The OTL has been implemented using a commercial motion capture system and fitting the robots with reflective markers. The motion capture system supplies the robot with position and pose data for all robots. This system is discussed in more detail in Section 2.4.5. In principle, this module could also be implemented locally on the robot using a camera and computer vision, or by all agents broadcasting their own position and orientation.
188.8.131.52. Simulation-Based Internal Model
The simulation-based internal model comprises three modules: the Robot Model, Robot Controller, and World Model. The Robot Model is a model of the robot running the CE as well as all other robots, The Robot Controller is a duplicate of the robot’s real controller, and the World Model is a virtual duplicate of the environment. After it has been initialized with the current situation by the OTL, i.e., the environment and pose of both the smart robot and all other robots in the environment, the simulation-based model can generate simulated trajectories and any consequences, i.e., collisions. The internal model and its implementation in this research is described in detail in Section 2.3.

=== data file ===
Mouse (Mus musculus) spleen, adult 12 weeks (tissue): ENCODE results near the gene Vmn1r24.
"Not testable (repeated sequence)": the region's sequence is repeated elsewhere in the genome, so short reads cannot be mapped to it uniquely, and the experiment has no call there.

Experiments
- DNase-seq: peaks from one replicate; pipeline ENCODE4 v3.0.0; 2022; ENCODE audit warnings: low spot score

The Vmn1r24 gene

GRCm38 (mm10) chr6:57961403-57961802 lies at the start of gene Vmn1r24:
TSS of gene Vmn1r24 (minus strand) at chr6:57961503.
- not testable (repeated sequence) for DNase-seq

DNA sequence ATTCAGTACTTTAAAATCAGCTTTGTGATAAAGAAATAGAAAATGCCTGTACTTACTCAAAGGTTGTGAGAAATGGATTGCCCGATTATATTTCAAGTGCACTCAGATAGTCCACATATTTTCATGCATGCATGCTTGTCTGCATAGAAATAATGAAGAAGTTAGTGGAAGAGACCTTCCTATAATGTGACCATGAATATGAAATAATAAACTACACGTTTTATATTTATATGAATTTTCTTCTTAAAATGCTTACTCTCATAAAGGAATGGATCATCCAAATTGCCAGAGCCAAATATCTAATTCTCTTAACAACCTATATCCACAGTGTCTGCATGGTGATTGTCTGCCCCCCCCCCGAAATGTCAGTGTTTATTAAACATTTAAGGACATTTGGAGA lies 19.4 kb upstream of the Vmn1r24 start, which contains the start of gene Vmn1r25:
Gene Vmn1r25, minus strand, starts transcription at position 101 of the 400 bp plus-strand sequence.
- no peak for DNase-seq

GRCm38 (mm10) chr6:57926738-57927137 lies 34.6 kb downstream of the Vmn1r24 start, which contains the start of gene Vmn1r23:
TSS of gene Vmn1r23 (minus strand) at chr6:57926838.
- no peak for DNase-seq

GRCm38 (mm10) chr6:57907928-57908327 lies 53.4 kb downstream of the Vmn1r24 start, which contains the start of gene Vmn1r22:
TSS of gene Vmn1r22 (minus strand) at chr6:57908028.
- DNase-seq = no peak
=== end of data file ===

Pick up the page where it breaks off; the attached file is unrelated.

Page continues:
184.108.40.206. Action Evaluator
The AE checks the trajectories generated by the internal simulation for each action against the safety action defined as a part of the task of the robot. It labels the actions as safe or dangerous and passes this information on to the SL. For more detail on the safety definition used in the experiment and the AE itself, refer to Section 2.2.1.
220.127.116.11. Safety Logic